Shortly after they accepted the dead girl's request, activity seemed to hit the fan. Lou had an experience where he woke up in the night to find Annabelle at his feet, and watched as she crawled up his leg to his chest where she began to strangle him with her fabric hands. Lou had lost consciousness, and when he woke up the next morning, he was certain that experience wasn't a dream. Only a few days later, Donna, Angie, and Lou were in the living room when they heard loud movement coming from Donna's room. Lou hesitantly opened the door and discovered the room untouched, except Annabelle was off the bed and sitting in a corner. Lou went to approach the doll, but as he was getting closer, he felt a sudden intense feeling of being watched and quickly turned around. There was no one else in the room, but when he turned back around, he crippled over from a burning pain coming from his chest. He looked down and saw rows of deep, claw-like scratches that looked different than any other wound he had seen before. The weirdest part was how fast those scratches healed; they were completely gone within two days. 

An Episcopalian priest named Father Hegan was called over to the apartment, who then contacted a superior named Father Cooke after investigating their home. Father Cooke took the case further and contacted world-famous paranormal investigators and demonologists Ed and Lorraine Warren. This was approximately one year after Donna was first given the doll.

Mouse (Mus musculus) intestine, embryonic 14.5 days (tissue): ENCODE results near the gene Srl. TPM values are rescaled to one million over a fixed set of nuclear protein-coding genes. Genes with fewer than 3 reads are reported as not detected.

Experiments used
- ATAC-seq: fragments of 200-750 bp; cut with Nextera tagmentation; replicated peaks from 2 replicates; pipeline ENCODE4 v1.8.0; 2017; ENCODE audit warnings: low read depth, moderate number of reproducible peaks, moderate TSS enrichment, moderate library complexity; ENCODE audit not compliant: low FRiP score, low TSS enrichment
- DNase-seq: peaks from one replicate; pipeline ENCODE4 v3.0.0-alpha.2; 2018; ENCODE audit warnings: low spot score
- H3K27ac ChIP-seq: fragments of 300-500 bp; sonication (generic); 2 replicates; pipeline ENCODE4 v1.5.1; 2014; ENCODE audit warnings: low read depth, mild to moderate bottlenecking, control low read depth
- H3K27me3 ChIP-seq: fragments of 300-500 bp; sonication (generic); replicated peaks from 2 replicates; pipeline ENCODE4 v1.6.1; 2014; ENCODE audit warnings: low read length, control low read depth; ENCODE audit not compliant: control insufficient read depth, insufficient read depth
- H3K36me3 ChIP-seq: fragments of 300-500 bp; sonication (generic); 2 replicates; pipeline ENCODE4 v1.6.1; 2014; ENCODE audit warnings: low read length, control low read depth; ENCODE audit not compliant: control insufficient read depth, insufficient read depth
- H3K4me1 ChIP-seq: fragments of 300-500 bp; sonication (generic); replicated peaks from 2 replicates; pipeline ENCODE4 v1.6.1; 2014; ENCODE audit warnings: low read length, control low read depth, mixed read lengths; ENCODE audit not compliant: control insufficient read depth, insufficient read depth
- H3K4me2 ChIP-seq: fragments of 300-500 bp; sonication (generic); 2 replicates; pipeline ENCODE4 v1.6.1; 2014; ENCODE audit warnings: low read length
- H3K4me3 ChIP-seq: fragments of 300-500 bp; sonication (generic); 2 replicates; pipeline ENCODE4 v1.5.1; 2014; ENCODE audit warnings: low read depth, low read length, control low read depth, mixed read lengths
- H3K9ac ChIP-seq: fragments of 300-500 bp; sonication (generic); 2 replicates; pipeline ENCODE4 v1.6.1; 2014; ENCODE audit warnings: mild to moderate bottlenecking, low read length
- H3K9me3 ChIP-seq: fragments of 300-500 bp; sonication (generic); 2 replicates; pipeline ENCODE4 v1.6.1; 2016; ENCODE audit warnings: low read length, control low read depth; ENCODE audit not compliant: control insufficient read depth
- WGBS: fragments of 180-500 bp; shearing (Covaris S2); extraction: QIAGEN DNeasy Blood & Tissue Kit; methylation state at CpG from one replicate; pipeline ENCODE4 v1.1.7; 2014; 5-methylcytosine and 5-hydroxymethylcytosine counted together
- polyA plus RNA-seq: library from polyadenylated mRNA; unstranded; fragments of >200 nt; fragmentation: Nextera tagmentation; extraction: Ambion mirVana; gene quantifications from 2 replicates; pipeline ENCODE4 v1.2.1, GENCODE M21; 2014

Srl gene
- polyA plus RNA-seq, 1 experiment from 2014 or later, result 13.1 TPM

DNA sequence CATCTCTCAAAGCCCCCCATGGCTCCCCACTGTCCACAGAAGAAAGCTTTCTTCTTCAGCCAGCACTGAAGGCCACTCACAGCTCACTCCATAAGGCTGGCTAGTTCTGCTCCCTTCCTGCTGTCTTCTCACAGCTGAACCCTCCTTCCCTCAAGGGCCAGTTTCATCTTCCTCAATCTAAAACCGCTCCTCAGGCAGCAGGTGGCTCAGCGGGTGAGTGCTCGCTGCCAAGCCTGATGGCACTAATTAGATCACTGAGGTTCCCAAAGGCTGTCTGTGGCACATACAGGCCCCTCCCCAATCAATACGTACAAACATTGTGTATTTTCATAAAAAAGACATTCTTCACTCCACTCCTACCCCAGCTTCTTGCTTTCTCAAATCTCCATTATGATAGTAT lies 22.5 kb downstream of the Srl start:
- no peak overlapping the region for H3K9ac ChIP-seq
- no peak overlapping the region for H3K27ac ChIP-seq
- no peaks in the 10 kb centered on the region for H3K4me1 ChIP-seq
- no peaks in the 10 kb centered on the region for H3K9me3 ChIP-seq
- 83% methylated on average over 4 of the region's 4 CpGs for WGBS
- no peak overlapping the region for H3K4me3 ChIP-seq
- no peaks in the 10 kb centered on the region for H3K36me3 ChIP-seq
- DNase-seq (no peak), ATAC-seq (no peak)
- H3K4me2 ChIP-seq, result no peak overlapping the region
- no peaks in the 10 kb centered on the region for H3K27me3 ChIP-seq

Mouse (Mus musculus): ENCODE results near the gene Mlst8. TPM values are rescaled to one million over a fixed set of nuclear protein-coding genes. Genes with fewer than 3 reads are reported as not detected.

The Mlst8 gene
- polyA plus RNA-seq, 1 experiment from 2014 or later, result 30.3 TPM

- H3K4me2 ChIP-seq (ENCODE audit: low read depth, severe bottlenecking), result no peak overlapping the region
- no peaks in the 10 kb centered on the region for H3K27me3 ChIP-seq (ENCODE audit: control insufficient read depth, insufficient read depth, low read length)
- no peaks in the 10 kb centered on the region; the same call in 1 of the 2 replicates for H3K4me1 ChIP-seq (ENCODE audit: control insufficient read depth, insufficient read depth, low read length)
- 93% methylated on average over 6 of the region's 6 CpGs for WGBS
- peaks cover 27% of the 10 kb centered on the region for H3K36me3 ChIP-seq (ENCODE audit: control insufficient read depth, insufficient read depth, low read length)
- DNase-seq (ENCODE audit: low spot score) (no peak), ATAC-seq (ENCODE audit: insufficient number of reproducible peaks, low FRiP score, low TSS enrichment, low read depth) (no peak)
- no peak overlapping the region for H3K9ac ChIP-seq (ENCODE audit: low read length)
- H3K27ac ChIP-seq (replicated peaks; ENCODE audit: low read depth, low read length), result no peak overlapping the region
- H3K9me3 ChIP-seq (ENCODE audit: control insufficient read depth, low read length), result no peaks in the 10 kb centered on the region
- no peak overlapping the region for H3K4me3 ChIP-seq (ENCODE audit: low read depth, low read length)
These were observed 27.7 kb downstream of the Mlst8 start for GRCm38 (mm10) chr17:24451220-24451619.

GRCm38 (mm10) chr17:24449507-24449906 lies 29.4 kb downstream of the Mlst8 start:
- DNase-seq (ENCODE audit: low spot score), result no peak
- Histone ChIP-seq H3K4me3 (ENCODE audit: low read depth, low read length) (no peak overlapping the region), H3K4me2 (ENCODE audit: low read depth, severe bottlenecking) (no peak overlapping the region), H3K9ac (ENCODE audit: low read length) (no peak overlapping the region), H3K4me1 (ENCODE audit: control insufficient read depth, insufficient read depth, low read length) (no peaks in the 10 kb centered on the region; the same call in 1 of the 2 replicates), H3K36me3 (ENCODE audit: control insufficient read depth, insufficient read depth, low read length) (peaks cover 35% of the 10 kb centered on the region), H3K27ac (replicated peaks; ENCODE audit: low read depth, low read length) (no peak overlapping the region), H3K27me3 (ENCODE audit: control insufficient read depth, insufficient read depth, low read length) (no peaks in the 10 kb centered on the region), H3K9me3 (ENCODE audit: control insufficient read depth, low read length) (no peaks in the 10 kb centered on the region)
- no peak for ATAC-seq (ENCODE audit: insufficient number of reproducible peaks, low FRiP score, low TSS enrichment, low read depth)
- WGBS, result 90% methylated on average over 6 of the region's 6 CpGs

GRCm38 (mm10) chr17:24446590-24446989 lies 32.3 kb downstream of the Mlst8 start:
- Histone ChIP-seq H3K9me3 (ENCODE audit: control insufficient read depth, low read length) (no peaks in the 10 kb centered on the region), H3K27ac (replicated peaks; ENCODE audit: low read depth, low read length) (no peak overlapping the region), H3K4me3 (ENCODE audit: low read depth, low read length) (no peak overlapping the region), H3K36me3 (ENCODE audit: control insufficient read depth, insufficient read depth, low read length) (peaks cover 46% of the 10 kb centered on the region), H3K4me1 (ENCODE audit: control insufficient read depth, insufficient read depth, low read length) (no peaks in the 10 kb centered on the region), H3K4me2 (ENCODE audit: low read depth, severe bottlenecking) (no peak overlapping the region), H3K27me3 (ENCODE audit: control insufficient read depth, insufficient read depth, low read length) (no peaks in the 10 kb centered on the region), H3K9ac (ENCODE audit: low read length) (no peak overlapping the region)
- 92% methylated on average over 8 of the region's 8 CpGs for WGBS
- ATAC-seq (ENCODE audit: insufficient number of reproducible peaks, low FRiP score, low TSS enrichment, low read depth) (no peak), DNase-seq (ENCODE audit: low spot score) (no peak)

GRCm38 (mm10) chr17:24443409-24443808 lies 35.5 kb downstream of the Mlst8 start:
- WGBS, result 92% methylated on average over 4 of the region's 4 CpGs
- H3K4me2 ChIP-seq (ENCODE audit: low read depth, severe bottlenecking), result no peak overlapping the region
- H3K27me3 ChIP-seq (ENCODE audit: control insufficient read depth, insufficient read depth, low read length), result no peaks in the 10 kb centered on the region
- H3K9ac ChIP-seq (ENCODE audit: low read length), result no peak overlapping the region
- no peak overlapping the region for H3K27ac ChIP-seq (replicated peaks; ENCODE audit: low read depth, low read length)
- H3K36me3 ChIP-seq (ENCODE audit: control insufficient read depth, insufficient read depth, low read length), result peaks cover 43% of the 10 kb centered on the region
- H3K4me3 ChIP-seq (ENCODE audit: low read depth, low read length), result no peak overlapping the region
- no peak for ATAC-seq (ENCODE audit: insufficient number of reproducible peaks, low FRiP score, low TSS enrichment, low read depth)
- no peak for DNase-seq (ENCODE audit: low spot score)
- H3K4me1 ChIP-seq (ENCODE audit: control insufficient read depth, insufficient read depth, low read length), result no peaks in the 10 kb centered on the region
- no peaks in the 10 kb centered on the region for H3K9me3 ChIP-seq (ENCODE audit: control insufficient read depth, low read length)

The Warrens agreed to come and investigate, and Lorraine's clairvoyant abilities quickly discovered that the entity attached to the doll was no ghost but a demon: an in-human spirit. She explained to the girls that demons do not possess things, they possess people, and the demon used the doll to give the impression of a haunting while it's true goal was to possess Donna. The doll was used as a shell or a sort of temporary housing until the demon could get what it really wanted, and everyone in the apartment was at risk of danger. 

Father Cooke performed an exorcism on the apartment, and the Warrens' took possession of Annabelle at Donna's request. On the drive home, they stayed off the highways and major roads in fear of the demon messing with their car. Sure enough, the engine kept cutting out, the power steering kept failing and even the brakes were giving them trouble. Ed stopped to sprinkle holy water on the doll, and the disturbances stopped temporarily. 

The Warrens' brought Annabelle home, and Ed had kept her on his desk at first. She went back to her old tricks, like changing positions and moving from one room to the next, and was even found levitating a few times. They called in a priest to exorcise the doll, but the priest did not take it seriously and claimed the doll could not hurt anyone. On his drive home, his brakes failed and he was involved in a horrific accident, totaling his car but luckily sparing his life. 

Ed built a locked case for Annabelle, sealed and protected with rituals and prayers, where she still resides to this day in the Warrens' Occult Museum in Connecticut. The locked case seems to keep Annabelle's disturbances at bay for the most part, but according to Ed in a video tour of the museum, Annabelle was responsible for one death. A young man and his girlfriend had arrived on a motorcycle to the museum for a tour. Once inside, the man continuously mocked the doll by tapping on the glass and challenging her to scratch him like she did to Lou. Ed kicked the man out, and no more than three hours later he died in a motorcycle accident. His girlfriend survived, but spent over a year in the hospital. There have been no other reports of Annabelle harming or killing anyone else since then, and the case containing her will most likely be locked forever. 

Annabelle and lots of other abnormal artifacts can still be visited in person at the Warren's Occult Museum in Connecticut by booking private tours through their website. 

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Dolls of the Devil (Pt. 1): Annabelle